PPT - Foundation Coalition

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					Assembly Lines – Reliable
Serial Systems

Active Learning
Module 1

                   Dr. César O. Malavé
                  Texas A&M University
Background Material
  Modeling and Analysis of Manufacturing Systems
  by Ronald G. Askin , Charles R. Standridge, John
  Wiley & Sons, 1993, Chapter 2.
  Manufacturing Systems Engineering by Stanley B.
  Gershwin, Prentice – Hall,1994, Chapter 2.
  Any good manufacturing systems textbook which
  has detailed explanation on reliable serial systems.
Lecture Objectives
  At the end of this module, the students should be
  able to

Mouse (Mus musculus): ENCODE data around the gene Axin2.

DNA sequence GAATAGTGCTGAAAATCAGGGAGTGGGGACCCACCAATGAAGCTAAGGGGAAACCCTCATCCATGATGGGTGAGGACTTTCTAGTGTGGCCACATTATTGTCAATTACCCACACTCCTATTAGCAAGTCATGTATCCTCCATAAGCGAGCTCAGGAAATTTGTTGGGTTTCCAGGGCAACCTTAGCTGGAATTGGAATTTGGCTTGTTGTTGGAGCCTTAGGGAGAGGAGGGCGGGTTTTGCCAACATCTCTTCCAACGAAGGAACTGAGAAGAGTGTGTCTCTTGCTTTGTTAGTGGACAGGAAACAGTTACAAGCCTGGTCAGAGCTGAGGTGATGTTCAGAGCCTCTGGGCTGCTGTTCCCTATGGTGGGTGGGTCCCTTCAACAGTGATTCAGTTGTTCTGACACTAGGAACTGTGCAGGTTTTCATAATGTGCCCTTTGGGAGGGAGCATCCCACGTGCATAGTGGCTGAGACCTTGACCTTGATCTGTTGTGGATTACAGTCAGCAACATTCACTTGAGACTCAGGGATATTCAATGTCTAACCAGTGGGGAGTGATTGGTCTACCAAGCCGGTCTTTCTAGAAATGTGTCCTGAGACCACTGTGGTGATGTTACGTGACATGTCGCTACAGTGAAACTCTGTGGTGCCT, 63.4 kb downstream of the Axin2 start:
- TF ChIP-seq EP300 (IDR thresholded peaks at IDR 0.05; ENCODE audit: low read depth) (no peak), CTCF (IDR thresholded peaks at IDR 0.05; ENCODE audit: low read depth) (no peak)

   Explain the fundamentals of assembly lines.
      Explain the basics of problem formulation of
       line – balancing problems.
      Formulate the problem and solve them
Time Management

  Introduction                        5
  Readiness Assessment Test (RAT)     5
  Assembly Lines - Introduction       12
  Spot Exercise                       5
  Problem Formulation                 15
  Team Exercise                       5
  Assignment                          3
  Total Time                        50 Mins
Readiness Assessment Test (RAT)
  Assume that there is a proposal for developing new
car. Enumerate the various and basic stages in the
development of this new product.

  At the end, each team should turn in the solutions
and the instructor may ask a group to discuss with the
RAT – Solution





 Assembly Line – Set of sequential workstations,